Tuesday, June 8, 1999 Published at 13:47 GMT 14:47 UK
Defiant de Bruin quits swimming
De Bruin appears in front of the Court of Arbitration in Switzerland
Disgraced triple Olympic champion Michelle de Bruin has announced her retirement from swimming after losing an appeal against a four-year doping ban.
Fina, the sport's governing body, suspended the Irish swimmer last August, ruling that she had tampered with a urine sample.
The sample, which was taken from her in January 1998, was found to contain lethal levels of alcohol.
De Bruin, who shot to fame under her maiden name Smith at the 1996 Olympics in Atlanta, immediately objected to the test.
A Court of Arbitration for Sport in Lausanne heard the appeal last month - and on Monday it decided that de Bruin "was the only person who had the motive and opportunity to manipulate the sample".
In a statement de Bruin said: "I am deeply saddened by the decision of the Court of Arbitration for Sport and in particular their decision to prefer circumstantial evidence concerning the (drugs testing) manipulation charge, as distinct from direct evidence given by me at the hearing of my appeal."
De Bruin had two strands to her appeal - she tried to convince the panel that the sample was not hers and also that a third party may have manipulated them in order to adulterate their content.
She added: "I stand accused of having used banned substances over the course of my career.
"I reaffirm that I have never used any banned substance in the course of my career, nor have I ever been charged by FINA of using any banned substance in the course of my career.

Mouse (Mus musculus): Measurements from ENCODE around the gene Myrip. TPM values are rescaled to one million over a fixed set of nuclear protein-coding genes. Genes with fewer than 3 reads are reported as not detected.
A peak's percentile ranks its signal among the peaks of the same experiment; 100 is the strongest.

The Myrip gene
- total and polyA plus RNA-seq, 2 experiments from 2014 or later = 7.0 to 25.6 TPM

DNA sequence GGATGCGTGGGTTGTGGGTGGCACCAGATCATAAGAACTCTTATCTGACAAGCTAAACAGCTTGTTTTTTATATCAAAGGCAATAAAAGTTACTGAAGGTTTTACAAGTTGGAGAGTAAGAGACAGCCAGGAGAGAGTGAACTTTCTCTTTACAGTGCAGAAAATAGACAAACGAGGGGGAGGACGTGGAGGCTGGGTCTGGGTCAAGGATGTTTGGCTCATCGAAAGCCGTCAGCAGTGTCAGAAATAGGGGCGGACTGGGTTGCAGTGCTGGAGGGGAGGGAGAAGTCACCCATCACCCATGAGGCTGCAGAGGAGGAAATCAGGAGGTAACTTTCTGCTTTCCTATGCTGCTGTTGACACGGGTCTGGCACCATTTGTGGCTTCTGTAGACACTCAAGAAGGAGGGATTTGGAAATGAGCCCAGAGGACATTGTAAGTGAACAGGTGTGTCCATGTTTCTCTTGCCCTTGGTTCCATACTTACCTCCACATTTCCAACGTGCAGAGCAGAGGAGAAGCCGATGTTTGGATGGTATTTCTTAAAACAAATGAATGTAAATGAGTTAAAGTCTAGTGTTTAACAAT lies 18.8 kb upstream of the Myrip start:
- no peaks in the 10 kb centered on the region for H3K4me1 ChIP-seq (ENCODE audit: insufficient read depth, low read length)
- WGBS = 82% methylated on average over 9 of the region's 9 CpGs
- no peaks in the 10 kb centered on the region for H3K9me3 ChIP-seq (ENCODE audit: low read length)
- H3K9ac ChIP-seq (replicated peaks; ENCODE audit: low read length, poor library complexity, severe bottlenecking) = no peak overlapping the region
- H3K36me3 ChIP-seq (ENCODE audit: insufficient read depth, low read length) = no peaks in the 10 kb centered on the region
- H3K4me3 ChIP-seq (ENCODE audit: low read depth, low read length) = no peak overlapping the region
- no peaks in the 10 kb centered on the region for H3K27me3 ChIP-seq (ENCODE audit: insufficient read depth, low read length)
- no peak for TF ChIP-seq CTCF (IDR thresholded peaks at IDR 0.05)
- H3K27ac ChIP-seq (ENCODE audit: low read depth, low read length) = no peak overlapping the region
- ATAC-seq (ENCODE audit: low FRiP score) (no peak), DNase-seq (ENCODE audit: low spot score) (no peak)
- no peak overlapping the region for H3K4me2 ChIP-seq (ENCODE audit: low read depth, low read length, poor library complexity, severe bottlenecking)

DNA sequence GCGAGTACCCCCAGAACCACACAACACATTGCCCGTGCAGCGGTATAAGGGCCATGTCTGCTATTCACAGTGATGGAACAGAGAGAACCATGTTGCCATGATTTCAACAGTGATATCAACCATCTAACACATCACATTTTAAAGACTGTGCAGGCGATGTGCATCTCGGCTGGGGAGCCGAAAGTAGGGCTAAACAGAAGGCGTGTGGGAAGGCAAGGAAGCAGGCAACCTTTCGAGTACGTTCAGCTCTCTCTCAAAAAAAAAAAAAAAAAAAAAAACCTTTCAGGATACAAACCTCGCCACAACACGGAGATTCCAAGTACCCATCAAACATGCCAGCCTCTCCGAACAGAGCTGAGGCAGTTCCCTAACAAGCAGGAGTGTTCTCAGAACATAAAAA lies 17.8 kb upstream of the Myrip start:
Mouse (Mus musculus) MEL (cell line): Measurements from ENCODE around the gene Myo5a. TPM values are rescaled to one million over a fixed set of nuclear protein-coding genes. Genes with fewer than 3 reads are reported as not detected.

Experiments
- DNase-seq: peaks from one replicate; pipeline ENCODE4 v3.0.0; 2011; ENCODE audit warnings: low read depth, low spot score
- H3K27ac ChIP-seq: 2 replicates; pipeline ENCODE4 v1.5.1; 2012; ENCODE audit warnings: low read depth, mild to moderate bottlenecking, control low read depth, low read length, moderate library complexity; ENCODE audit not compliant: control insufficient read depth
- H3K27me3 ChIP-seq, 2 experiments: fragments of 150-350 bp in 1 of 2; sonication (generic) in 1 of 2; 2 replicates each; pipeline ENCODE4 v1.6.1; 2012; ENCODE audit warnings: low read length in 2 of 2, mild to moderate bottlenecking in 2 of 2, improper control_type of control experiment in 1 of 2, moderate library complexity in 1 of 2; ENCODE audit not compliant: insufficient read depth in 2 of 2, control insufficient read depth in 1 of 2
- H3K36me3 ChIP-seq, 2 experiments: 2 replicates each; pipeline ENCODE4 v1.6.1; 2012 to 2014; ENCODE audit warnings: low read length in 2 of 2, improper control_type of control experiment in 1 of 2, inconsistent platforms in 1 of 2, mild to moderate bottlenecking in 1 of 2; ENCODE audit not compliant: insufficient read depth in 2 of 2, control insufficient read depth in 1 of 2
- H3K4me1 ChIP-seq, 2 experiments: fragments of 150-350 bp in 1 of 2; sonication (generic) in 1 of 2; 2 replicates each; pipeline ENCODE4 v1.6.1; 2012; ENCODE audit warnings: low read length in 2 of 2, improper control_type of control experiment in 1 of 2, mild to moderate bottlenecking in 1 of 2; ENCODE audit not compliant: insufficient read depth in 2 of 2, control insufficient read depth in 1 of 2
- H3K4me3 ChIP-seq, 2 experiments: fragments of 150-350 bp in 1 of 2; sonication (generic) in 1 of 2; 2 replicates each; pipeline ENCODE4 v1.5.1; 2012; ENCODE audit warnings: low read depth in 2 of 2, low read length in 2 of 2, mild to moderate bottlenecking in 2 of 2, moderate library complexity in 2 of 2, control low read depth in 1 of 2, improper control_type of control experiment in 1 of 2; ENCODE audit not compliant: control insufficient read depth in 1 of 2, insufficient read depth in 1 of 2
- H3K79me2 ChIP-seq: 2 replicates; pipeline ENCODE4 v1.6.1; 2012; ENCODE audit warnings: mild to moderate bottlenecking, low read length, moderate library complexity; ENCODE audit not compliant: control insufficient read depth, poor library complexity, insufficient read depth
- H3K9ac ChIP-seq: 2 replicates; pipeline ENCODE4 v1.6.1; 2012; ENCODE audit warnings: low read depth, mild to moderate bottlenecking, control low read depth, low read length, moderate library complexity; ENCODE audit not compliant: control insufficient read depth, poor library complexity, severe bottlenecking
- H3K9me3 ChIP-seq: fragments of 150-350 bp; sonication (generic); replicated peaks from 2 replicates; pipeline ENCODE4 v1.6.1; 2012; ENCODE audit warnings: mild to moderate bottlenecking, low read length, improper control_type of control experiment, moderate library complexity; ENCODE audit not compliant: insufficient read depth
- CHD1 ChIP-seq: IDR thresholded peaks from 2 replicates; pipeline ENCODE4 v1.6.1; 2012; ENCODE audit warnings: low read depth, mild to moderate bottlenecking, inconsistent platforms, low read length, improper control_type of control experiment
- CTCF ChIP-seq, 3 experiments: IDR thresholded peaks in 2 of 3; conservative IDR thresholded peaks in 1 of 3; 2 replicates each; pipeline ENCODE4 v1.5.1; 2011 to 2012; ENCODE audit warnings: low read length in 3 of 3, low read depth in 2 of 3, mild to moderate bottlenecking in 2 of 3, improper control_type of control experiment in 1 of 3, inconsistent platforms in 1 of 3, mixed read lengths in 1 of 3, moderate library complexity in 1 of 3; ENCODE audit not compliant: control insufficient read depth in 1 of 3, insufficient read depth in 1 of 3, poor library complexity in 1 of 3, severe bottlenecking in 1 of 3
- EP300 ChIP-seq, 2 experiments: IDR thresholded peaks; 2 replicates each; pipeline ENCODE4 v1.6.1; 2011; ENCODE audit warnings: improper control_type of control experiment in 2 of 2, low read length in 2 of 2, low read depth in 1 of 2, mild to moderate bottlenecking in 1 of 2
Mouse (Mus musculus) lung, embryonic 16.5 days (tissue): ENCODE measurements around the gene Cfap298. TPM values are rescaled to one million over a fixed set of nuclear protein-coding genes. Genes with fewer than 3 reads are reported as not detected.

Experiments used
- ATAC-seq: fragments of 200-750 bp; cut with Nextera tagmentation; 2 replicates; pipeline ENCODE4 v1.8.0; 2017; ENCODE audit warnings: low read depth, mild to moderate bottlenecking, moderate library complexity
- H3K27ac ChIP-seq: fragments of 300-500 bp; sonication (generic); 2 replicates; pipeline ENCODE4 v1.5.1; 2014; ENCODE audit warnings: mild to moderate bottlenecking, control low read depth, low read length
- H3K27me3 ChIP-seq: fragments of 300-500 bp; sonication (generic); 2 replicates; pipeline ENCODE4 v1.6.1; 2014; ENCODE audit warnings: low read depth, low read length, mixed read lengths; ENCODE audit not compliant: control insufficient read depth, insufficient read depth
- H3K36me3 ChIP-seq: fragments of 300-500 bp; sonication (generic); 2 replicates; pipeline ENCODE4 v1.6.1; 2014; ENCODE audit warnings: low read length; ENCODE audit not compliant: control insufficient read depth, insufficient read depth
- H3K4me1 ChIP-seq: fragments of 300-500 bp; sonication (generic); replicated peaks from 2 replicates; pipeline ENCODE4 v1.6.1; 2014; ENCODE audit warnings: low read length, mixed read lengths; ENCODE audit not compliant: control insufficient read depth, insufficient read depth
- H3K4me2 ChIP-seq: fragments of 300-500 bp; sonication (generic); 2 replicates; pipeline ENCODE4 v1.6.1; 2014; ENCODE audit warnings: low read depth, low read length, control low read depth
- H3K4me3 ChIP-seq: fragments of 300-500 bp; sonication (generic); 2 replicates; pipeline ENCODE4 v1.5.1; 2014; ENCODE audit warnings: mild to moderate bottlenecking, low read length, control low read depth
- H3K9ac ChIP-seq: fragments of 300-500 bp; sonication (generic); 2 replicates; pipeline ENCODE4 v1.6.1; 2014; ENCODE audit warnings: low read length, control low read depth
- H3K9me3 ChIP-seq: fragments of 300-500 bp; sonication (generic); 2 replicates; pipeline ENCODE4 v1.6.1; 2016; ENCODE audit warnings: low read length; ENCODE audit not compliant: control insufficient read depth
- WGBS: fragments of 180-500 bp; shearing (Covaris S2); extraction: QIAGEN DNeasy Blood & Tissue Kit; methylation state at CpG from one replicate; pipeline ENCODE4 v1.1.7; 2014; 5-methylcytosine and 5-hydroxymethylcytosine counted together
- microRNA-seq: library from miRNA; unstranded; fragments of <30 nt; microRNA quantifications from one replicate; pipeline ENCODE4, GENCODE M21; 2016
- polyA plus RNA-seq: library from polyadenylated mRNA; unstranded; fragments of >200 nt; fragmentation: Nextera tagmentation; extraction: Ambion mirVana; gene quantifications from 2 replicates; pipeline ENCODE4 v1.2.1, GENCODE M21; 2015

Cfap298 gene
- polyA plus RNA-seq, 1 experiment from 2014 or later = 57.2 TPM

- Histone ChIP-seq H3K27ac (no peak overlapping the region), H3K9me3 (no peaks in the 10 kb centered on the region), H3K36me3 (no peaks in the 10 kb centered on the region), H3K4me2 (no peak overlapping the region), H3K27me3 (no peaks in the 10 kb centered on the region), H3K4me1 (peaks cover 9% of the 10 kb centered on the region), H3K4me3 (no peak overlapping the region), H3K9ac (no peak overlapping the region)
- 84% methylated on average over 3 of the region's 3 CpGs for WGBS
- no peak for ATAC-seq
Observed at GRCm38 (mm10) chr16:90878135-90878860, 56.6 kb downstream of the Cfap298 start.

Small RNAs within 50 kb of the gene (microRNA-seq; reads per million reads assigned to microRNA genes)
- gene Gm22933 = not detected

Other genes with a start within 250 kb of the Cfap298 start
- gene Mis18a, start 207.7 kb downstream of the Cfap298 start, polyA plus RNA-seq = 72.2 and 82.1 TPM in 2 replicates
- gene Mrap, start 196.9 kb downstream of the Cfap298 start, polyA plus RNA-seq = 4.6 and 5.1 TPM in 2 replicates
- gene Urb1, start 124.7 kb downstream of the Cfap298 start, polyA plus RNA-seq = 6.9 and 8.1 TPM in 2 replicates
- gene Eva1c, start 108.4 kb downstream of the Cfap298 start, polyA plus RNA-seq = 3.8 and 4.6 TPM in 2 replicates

"I am proud of what I have achieved and assure those who have supported me and believe in me that my victories in Atlanta were not hollow and were achieved without the use of any illegal performance-enhancing substance."
The shamed swimmer sparked rumours of drug-taking at Atlanta, when she came from obscurity to beat a host of more illustrious competitors and went home with three golds and a bronze medal.
However, she always dismissed the claims as part of a whispering campaign begun by her rivals in the pool.
This ruling means de Bruin will be unable to defend her Olympic gold medals in the 200m and 400m medley and 400m freestyle in Sydney next year.
It also makes her ineligible for the 2001 world championships in Fukuoka, Japan.
De Bruin will be aged 32 before she can compete again.
She is married to former Dutch discus champion Erik de Bruin, who is also her coach and manager and who had previously been banned for taking performance-enhancing drugs.
The Republic of Ireland's former minister for sport, Bernard Allen, bemoaned "a black day for Irish sport" after the verdict.
Allen was in office when de Bruin shocked the swimming world at Atlanta and led official celebrations of her record-breaking performances.
He said the news de Bruin had lost her appeal was "a tragedy for herself, her husband and her family."
Now the Fine Gael Irish parliamentary opposition party's sports spokesman, Allen added it "has seriously diminished the glories of Atlanta".